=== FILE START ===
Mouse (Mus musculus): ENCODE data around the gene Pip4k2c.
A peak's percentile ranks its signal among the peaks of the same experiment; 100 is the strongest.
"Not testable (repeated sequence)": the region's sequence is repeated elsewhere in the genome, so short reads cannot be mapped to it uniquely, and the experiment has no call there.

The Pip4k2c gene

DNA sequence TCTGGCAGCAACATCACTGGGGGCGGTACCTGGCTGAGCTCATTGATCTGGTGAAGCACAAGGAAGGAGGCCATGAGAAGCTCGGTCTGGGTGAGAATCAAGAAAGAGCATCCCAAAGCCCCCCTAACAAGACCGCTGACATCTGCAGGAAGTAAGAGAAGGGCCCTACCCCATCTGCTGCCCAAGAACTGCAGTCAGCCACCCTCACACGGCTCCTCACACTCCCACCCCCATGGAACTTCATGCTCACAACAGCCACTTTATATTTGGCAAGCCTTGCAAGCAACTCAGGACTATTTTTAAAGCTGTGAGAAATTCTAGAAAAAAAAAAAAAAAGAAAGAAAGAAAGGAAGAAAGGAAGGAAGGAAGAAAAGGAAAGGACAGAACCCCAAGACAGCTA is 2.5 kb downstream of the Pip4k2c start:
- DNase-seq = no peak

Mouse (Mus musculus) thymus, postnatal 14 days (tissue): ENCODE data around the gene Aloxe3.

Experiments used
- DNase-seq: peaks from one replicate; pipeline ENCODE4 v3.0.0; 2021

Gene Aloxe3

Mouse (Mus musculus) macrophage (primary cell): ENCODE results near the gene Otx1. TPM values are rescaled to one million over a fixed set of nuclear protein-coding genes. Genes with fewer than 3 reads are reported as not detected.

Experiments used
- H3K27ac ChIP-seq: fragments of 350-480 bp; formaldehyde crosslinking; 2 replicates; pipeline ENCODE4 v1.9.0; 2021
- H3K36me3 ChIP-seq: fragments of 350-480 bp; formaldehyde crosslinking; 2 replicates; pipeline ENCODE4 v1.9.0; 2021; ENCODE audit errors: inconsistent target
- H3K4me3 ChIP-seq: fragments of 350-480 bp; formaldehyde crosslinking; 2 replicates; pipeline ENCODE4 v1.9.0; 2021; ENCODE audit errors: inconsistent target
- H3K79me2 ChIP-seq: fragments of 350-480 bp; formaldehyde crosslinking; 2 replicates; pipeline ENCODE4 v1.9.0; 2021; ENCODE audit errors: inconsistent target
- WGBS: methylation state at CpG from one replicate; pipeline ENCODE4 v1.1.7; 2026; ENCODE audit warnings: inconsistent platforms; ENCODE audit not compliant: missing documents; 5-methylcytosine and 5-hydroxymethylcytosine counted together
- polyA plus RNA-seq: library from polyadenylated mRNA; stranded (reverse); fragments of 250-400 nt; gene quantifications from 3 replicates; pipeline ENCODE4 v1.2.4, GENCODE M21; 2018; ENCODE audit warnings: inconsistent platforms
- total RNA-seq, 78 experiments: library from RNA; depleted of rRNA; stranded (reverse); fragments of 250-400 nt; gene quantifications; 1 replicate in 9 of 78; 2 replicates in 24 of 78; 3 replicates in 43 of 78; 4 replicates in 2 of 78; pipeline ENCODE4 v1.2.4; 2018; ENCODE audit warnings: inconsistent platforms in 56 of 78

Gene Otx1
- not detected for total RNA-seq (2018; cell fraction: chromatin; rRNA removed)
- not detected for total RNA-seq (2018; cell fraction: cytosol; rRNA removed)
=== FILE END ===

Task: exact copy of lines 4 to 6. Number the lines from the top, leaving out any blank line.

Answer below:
The Pip4k2c gene

DNA sequence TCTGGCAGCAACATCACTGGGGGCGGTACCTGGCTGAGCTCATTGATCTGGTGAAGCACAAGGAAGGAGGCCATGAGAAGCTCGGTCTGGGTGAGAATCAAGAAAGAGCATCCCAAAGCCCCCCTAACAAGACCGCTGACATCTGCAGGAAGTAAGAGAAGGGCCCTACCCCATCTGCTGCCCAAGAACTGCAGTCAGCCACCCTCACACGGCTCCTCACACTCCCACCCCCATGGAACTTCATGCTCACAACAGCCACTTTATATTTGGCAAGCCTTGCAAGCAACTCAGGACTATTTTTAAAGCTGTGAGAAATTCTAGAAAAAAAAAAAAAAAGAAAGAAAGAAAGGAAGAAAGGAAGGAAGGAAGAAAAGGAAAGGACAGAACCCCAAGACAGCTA is 2.5 kb downstream of the Pip4k2c start:
- DNase-seq = no peak